ll summer long, I have boycotted supermarket strawberries, especially any packaged in a clear plastic container. You see, those berries taste like Styrofoam. I won’t swear to that, given that I’ve never consumed Styrofoam, but I imagine the two share common traits, including white spongy centers. I suspect those berries are picked before their time and spend too many weeks in refrigerated transport.
The last time we enjoyed good strawberries was when we picked them ourselves. Our granddaughter Clara, then 3, trudged through bounteous fields with us on a farm in Michigan, jamming the fresh berries into her mouth. The cashier did not charge us extra when she saw the smeared red stains on Clara’s hands and face. A cute kid loving the merchandise is about as good an advertisement as a business can get.
I don’t know where my mother purchased her berries, but they were no bigger than your thumb and red, with stems. She would remove the cores with a sharp paring knife and mash them with the underside of a fork. Then she added a quick pour of heavy cream and a dusting of confectioners’ sugar. We’d eat the delectable concoction in a shallow bowl with a spoon.
It’s no wonder I favor the fresh stuff, especially at harvest time, given that I grew up in a family of gardeners. Because Grandma Bilker and her kin owned a gourmet market in Cincinnati, good food was paramount in their household. I spent many hours of our frequent visits in her breakfast room, where, through the expansive picture window, we had an unmatched view of her vegetable garden. It appeared to be an entire farm, and I don’t think my perspective was skewed by my tender age. The huge fenced-in plot had healthy plants growing in straight rows, including an abundance of tomato plants attached to posts with nylon stockings. Even in her elderly years, Grandma would tread carefully in the soft dirt, straightening errant vines; admiring her yield; picking a ripe cucumber, pepper, or tomato. Because they were a family of means, Grandma employed a gardener to plant and care for the crops. Still, it was her direction, her meticulousness, her love of growing things that guaranteed success.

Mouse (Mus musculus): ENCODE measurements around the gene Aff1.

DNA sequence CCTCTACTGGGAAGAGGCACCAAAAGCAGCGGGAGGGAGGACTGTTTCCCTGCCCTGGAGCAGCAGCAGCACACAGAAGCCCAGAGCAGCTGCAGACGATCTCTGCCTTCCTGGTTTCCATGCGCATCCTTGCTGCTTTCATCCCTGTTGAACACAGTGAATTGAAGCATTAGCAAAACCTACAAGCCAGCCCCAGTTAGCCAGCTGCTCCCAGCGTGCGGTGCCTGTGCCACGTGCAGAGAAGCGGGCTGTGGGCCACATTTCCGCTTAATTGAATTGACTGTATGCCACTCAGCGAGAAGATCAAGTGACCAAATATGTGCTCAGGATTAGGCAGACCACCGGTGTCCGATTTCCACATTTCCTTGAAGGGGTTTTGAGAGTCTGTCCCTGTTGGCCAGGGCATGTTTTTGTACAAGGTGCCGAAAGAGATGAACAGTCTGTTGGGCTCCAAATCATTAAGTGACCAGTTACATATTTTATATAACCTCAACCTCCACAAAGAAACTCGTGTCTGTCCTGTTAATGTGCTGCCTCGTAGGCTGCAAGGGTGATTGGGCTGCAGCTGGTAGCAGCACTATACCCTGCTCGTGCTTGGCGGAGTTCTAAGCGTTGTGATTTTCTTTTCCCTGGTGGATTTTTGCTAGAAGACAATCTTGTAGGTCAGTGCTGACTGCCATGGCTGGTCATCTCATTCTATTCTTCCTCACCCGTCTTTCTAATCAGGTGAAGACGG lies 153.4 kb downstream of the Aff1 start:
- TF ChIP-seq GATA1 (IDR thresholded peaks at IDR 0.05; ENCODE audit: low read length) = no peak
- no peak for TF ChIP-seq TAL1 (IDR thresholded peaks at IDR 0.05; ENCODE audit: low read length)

I don’t want anything grown upside-down in a hothouse. I want Mom’s.
Mom followed in Grandma’s footsteps, although the horticultural tasks fell to her alone. Our backyard garden in Indianapolis had a chicken-wire fence, neat rows, and leafy tomato plants also secured with torn hosiery. On late-summer days, Dad would pluck a perfectly round, red beefsteak tomato, warm from the sun, and eat it right on the spot, as if it were an apple. Like Mom’s strawberries, her tomatoes were meaty, as red inside as out, and actually tasted like tomatoes. No offense to our neighbors in Mexico or Chile, but I don’t want their produce, or anything grown upside-down in a hothouse. I want Mom’s.
My in-laws, Sophia and Alfred, were as into gardening as my own parents; their crops spanned the width of their property and some years even included Indiana corn. They competed with relatives next door, one-upping each other with the variety and quality of their yield. At every visit, Alfred would cajole my family into walking the perimeter of his yard, tirelessly describing the life cycle of each plant while boasting of every bud, leaf, and vine. We rolled our eyes in boredom, but, like the lazy dog, sleepy cat, and noisy yellow duck in The Little Red Hen, we were nevertheless eager to partake of the season-end bounty. I chopped the salad vegetables and simmered fragrant stuffed green peppers in a Dutch oven for comfort-food suppers. Sophia pickled her cucumbers with garlic and dill, and slow-cooked her homegrown green beans and tomatoes with onions and a few hunks of chuck roast. Tastes like those, you don’t forget.
These days, the glorious U-pick farms near our Michigan cottage are the closest we come to sampling fresh specialties. Flourishing blueberry bushes are everywhere, their midsummer profusion visible from the road. We go crazy, hauling away more than we could ever consume. There are only so many pancakes and muffins a person can bake, although life gets no better than when the berries pop and ooze into the bubbling batter and sweet aromas fill the kitchen. One summer, I froze batches of them, only to pitch the whole lot upon defrosting. Mushy frozen fruit doesn’t hold a candle to the ripe-and-ready variety.
My sister and her husband visit us every year during black-raspberry season, and my brother-in-law shows no shame in eating the berries straight from the cardboard box. The memories of his childhood in Shelbyville, where he savored the natural treat with milk poured on top, are likely as sweet as the berries themselves.
We’re nearing apple time in the Midwest, and that harvest might be the most fun of all. At our favorite orchard, a friendly host wields a sharp knife over trays of in-season apples, slicing off wedges for patrons to sample. The orchard provides wagons, into which we load bags and bags of varieties we’ve previewed upfront. Who knew the greenish-yellow Mutsu could be so sharply sweet, or the smooth-skinned, yellow Blondee so crunchy? Long stays in refrigerator crisper drawers and warehouses do fruit a disservice. Once the season has passed, I give up and wait for the next fall.
I like remembering Mom in her garden. I can still picture the muddy spades and trowels in our garage and visualize the crop-laden bushel baskets Dad hoisted inside our home. Often, when I remove a fork from my kitchen drawer, I yearn to mash a soft, red strawberry. The best I can do is appreciate what the Earth provides when it provides it, and make sure my grandchildren learn to do the same.